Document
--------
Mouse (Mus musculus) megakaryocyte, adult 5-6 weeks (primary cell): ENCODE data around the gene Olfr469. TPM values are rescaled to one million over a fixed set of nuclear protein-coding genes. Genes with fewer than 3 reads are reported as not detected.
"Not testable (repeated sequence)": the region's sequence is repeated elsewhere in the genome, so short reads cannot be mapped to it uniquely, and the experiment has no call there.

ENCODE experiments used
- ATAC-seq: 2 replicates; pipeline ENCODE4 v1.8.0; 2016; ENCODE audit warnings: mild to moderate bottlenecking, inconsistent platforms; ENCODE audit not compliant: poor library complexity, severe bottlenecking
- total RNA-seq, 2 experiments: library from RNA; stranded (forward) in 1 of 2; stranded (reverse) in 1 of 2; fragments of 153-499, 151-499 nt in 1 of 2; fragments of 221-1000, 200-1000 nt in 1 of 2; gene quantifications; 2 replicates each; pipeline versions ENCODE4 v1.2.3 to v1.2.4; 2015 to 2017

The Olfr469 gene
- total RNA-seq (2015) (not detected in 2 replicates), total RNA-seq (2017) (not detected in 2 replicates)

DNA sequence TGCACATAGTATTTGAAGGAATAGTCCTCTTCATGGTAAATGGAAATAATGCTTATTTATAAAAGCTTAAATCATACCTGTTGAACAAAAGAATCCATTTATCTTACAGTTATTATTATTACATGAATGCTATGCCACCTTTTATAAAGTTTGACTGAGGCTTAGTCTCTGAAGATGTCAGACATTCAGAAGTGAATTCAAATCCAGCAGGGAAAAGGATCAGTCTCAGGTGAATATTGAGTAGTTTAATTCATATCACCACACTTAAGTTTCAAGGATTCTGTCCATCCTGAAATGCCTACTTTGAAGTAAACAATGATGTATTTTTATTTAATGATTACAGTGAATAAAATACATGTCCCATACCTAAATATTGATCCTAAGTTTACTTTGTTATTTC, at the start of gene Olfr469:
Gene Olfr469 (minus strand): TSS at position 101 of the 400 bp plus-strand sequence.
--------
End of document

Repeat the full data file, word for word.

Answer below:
Mouse (Mus musculus) megakaryocyte, adult 5-6 weeks (primary cell): ENCODE data around the gene Olfr469. TPM values are rescaled to one million over a fixed set of nuclear protein-coding genes. Genes with fewer than 3 reads are reported as not detected.
"Not testable (repeated sequence)": the region's sequence is repeated elsewhere in the genome, so short reads cannot be mapped to it uniquely, and the experiment has no call there.

ENCODE experiments used
- ATAC-seq: 2 replicates; pipeline ENCODE4 v1.8.0; 2016; ENCODE audit warnings: mild to moderate bottlenecking, inconsistent platforms; ENCODE audit not compliant: poor library complexity, severe bottlenecking
- total RNA-seq, 2 experiments: library from RNA; stranded (forward) in 1 of 2; stranded (reverse) in 1 of 2; fragments of 153-499, 151-499 nt in 1 of 2; fragments of 221-1000, 200-1000 nt in 1 of 2; gene quantifications; 2 replicates each; pipeline versions ENCODE4 v1.2.3 to v1.2.4; 2015 to 2017

The Olfr469 gene
- total RNA-seq (2015) (not detected in 2 replicates), total RNA-seq (2017) (not detected in 2 replicates)

DNA sequence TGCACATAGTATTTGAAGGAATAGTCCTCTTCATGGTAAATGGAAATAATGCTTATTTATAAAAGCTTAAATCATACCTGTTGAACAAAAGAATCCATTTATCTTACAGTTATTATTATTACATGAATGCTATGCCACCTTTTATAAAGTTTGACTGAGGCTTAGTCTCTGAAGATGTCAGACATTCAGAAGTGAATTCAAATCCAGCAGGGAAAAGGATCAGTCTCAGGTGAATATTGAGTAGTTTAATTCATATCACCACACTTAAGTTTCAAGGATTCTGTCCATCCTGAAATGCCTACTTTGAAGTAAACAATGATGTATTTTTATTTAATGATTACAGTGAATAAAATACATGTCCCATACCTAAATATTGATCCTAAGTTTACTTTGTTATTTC, at the start of gene Olfr469:
Gene Olfr469 (minus strand): TSS at position 101 of the 400 bp plus-strand sequence.